Poker is a tough competitive sport that requires physical and mental prowess to play and win consistently at the highest levels. Professional poker players make their main income from the game, so they’re motivated to put in the long hours it takes to hone their skills. Your average amateur poker player relies on a main source of income other than poker and plays for fun or recreation. That’s why the final tables at major live and online poker events tend to be dominated by the pros. But it isn’t always like that. Part-timers have been known to outplay and outlast the most dedicated full-time players. Sometimes it’s talent, sometimes it’s plain luck. Most times it’s a bit of both! Take some inspiration from these amateurs and part-timers who had incredible runs.
New Yorker Dan Shak’s day job fits in perfectly with his passion for live poker. He’s a hedge-fund manager in the gold futures market, and he’s tremendously successful at his work. As a result, Shak has the kind of bankroll that allows him to buy into tournaments with the highest stakes. He’s been doing this since 2004, and his career poker tournament earnings total $11,154,647 to date. Not bad for an amateur! Shak’s best career cash score so far is $1,178,980, thanks to a memorable run at the final table of the 2014 PokerStars Caribbean Adventure $100,000 Super High Roller.
Shak was up against top pros like Vanessa Selbst and Antonio Esfandiari. With the blinds at 30,000/60,000, Esfandiari opened to 120,000 in early position with A♠ 3♠. Selbst called with A♥ J♦, and Shak called from the big blind with T♣ 9♣ . The flop came out T♦ 6♣ J♣, which gave Selbst top pair and brought Shak a club flush plus middle pair. Selbst bet 165,000 into the 450,000 pot, Shak raised to 400,000 and Esfandiari folded. Selbst called. The pot was now 1,250,000. The turn came 6♥. Selbst checked, and Shak went all-in with 1,210,000. Selbst called. Shak was equity underdog at this stage, but the river came T♥ and he doubled up, much to Selbst’s disbelief. Shak went on to finish second to Germany’s Florian Quoss.
Another hedge-fund manager with a passion for the game is the UK’s Talal Shakerchi. He regularly goes up against the pros on the high-stakes live poker tournament scene, where his lifetime earnings total over $2.6 million. He’s also made his mark in online poker tournaments. One of this talented amateur’s most memorable runs took place at the $10,000 buy-in no-limit Texas Hold’em poker High Main Event of the 2016 PokerStars Spring Championship of Online Poker. Shakerchi beat out a final table of some of the world’s best players, including Scott ‘gunning4you’ Seiver, John ‘LuckBox’ Juand, and Sean ‘Nolez7’ Winter.
Shakerchi came into the final table as chip leader, with 9.8 million out of 41.2 million chips in play. On the fourth hand, Shakerchi raised to 700,000 with blinds of 175,000/350,000. Winter called, and the flop brought 4♣ 3♦ 2♦. Winter check-called 788,375, and the turn came 7♥. Winter checked again, and Shakerchi bet 1,624,052. Winter called, and fifth street brought the J♦Diamond Suit. Winter checked once again, and Shakerchi bet 3,913,659. After tanking for a while, Winter went all in for 11,330,771. Shakerchi called with A♦ 7♦ for a nut flush. Winter’s lower flush with 10♦ 9♦ couldn’t compete, and the amateur Shakerchi won the title and a first-place prize of $1,468,001.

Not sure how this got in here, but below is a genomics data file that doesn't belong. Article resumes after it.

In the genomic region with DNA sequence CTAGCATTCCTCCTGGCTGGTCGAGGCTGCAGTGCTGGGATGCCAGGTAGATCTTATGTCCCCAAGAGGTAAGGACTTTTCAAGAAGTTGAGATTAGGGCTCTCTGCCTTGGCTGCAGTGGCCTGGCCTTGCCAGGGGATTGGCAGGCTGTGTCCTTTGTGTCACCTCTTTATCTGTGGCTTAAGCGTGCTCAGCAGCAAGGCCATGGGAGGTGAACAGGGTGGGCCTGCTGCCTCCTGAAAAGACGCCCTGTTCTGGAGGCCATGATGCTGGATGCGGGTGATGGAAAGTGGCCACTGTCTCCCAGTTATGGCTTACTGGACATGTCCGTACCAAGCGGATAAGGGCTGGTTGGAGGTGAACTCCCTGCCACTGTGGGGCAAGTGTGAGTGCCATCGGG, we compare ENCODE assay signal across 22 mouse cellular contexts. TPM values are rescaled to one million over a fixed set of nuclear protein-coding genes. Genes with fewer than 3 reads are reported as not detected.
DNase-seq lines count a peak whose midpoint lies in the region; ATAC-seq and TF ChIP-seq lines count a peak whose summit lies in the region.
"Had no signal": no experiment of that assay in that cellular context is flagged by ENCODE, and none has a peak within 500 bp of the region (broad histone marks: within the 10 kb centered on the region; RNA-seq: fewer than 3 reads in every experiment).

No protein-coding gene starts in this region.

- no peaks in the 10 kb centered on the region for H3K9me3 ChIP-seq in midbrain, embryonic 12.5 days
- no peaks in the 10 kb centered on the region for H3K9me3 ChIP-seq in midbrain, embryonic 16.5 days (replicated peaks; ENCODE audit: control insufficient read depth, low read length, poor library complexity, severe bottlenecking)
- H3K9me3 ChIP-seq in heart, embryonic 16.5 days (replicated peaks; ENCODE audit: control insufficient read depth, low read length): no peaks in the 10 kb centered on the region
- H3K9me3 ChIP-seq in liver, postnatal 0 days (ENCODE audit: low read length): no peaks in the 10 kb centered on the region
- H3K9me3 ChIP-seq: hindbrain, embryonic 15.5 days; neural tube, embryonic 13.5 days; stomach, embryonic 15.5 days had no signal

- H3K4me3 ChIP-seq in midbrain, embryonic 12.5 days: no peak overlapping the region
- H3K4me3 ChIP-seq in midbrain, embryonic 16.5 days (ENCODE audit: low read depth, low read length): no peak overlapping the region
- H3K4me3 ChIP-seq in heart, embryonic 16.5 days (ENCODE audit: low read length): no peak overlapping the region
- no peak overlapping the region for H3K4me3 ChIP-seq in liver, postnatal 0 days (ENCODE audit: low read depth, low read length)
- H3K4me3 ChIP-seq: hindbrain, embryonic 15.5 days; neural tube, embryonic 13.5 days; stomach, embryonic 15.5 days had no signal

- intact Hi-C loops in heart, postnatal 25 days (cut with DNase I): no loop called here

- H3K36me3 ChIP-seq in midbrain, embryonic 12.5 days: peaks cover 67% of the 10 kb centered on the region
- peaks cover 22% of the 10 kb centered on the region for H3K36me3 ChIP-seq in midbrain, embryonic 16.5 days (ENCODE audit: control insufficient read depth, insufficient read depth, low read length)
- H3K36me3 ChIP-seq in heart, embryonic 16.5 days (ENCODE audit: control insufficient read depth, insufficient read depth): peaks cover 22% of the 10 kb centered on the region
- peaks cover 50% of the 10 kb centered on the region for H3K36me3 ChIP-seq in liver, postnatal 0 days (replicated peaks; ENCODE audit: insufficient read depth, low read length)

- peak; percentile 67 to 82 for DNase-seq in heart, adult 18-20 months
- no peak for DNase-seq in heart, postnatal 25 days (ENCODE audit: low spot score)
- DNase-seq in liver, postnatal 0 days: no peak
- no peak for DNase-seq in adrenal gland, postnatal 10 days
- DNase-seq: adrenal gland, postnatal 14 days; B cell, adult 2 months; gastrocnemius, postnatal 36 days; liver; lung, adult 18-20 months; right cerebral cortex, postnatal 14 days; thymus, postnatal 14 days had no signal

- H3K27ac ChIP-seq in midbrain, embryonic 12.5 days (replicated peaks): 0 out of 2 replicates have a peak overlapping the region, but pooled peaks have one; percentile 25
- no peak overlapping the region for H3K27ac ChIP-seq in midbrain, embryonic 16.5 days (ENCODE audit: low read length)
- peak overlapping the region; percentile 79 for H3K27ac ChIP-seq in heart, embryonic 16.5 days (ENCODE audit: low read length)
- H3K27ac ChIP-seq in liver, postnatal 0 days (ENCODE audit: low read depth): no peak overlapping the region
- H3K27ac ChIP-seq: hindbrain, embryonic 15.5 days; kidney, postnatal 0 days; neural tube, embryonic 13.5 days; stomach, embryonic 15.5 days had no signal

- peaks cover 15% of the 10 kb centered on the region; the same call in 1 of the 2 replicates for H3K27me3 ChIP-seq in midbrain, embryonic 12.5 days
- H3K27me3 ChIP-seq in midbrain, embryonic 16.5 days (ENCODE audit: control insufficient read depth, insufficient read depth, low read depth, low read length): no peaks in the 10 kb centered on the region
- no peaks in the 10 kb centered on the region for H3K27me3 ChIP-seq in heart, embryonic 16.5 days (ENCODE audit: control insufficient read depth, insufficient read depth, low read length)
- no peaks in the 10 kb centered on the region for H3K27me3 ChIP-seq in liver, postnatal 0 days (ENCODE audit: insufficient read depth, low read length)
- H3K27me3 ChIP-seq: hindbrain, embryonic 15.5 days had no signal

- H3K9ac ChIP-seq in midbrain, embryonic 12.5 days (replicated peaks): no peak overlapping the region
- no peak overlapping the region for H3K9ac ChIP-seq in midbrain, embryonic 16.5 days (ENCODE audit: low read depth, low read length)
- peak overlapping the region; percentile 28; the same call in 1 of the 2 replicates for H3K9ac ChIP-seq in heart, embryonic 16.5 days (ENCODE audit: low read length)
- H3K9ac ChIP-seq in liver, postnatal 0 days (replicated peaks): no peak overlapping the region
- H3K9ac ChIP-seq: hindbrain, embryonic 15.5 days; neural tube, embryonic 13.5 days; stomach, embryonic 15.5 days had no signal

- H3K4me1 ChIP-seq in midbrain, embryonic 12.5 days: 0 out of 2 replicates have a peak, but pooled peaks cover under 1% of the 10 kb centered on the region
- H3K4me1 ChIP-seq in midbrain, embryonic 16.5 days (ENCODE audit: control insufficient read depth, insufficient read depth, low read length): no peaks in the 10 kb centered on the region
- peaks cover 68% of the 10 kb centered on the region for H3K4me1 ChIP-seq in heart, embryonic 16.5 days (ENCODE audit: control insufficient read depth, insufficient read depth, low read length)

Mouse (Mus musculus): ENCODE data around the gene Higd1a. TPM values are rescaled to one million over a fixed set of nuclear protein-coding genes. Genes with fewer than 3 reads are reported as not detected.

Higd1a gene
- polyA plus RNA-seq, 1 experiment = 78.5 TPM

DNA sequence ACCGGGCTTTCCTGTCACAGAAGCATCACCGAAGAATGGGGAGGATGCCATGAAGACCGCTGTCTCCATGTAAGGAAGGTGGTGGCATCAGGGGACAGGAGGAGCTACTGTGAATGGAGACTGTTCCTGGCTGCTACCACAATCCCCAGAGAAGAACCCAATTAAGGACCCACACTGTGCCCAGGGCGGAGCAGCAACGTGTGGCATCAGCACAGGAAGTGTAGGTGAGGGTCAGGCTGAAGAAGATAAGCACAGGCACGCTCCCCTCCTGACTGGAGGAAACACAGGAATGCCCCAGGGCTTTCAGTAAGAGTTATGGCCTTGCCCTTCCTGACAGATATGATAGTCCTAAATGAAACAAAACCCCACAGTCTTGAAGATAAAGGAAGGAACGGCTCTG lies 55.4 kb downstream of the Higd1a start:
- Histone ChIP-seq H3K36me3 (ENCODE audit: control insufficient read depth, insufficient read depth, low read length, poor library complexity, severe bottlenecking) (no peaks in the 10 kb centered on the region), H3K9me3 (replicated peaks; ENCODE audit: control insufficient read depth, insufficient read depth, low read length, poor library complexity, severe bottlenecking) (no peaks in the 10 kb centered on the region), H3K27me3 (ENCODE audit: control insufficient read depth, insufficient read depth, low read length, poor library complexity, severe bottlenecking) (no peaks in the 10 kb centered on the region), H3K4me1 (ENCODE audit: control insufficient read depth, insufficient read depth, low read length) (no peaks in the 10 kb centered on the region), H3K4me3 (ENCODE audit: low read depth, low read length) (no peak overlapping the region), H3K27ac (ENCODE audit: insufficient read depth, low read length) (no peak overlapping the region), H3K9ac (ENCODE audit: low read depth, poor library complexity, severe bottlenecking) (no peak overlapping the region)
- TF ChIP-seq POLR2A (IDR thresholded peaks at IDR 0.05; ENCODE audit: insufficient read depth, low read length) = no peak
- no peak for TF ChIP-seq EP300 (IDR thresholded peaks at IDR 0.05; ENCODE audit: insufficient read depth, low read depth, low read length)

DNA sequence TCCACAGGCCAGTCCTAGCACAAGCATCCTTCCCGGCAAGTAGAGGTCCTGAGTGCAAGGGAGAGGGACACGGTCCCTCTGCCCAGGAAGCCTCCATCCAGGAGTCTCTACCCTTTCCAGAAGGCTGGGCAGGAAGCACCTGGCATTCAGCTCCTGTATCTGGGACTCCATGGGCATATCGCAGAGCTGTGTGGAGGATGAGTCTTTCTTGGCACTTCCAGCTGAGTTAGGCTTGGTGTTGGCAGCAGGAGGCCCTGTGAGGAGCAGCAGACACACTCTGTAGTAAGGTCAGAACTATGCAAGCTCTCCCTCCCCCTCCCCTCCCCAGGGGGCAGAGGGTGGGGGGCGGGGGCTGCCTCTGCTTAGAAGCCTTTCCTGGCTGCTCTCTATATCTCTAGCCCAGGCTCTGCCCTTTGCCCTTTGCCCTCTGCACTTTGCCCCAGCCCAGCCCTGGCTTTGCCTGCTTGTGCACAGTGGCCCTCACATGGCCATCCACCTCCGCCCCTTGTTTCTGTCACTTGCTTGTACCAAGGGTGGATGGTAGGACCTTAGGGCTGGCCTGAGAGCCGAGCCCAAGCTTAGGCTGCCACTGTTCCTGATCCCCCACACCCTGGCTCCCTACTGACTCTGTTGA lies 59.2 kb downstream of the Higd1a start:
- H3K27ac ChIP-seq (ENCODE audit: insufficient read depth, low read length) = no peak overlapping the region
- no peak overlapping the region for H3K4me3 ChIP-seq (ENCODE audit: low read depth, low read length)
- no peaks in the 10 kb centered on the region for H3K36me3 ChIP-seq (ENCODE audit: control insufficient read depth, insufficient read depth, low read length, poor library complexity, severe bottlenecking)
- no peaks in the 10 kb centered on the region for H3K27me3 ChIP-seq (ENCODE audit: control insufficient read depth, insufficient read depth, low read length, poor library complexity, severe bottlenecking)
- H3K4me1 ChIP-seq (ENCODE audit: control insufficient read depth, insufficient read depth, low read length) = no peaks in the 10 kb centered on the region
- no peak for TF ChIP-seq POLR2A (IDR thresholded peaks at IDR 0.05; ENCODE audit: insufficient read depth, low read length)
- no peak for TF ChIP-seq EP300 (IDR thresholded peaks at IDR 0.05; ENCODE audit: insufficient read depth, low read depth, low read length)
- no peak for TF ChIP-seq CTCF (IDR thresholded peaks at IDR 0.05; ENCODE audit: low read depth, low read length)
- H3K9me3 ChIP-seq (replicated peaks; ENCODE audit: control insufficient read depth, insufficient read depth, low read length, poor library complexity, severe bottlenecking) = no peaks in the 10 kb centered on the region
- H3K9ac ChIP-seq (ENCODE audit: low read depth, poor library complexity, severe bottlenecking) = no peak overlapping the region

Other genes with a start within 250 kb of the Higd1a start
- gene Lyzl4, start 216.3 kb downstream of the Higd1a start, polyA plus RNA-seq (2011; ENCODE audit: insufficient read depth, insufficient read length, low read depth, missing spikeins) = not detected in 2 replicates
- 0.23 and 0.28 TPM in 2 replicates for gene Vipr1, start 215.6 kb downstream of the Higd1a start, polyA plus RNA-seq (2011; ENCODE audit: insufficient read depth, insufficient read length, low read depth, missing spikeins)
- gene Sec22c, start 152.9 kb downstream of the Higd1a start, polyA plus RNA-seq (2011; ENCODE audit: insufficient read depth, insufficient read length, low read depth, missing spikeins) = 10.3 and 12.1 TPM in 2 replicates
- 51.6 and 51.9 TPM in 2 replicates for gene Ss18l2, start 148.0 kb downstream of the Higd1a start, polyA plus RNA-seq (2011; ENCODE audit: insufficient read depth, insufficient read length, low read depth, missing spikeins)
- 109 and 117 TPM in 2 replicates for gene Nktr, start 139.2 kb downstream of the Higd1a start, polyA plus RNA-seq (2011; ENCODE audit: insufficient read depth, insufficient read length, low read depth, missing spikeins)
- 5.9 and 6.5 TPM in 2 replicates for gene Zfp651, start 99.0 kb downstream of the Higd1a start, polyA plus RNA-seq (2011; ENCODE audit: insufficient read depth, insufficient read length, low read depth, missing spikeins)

The pinnacle of live poker is without a doubt the World Series of Poker and its $10,000 Main Event. Every player aspires to claim the title of world champion and the big cash prize. The WSOP is also the most democratic of all high-stakes Texas Hold’em poker tournaments. Every player with the skills has a shot. If you can’t afford the buy-in, you can qualify via one of the many satellite tournaments. That’s what 27-year-old amateur Chris Moneymaker did back in 2003, when he shocked the live poker world with a sensational victory in front of millions of viewers on ESPN.
Moneymaker was an unknown accountant from Tennessee who liked to play poker online for fun. He won his seat via an $86 satellite event in an online poker card room – the Main Event was his first live poker tournament! He battled through a field of 839 entrants, knocking out legends like Johnny Chan and Phil Ivey along the way. At the final table, he was up against seasoned professional Sam Farha in a heads-up Texas Hold ‘Em poker showdown for the title and the $2.5 million prize.
The Bluff of the Century
Moneymaker and Farha played 28 heads-up hands. In Moneymaker’s most memorable hand, he bet $100,000 from the button with K♠️ 7♥️. Farha called from the big blind with Q♠️ 9♥️. The flop brought 9♠️ 2♦️ 6♠️ and both players checked. Fourth street brought 8♠️. Farha bet $300,000, Moneymaker raised $500,000 and Farha called. The river brought 3♥️ and Farha checked. Then Moneymaker went all-in for his opponent’s effective stack – and Farha folded. ESPN announcer Norman Chad called Moneymaker’s move “the Bluff of the Century.”
In the final hand, Moneymaker had 5♦️ 4♠️ on a flop of J♠️ 5♠️ 4♥️ against Farha’s J♥️ T♦️. His two pair won the day and he was crowned the 2003 WSOP champion. It was the first time an online poker player won the WSOP. “This is beyond fairytale. It’s inconceivable!” yelled Chad. The upset sparked off a poker boom that shows no signs of letting up. Twenty years later, Moneymaker told CNN, “When you could see an amateur like me pull off a bluff like that, it gave everybody hope that they could do it too.”
Hope isn’t enough, of course. Luck is an important part of the game, and you also need enough skill “to put yourself in position to be lucky enough,” as Moneymaker said. Fortunately, today’s poker players have more ways to train than ever before. The best online poker sites offer tutorials and poker tournament tips for players of every skill level, so anyone can get in on the game.
Get in on the poker boom at BetMGM
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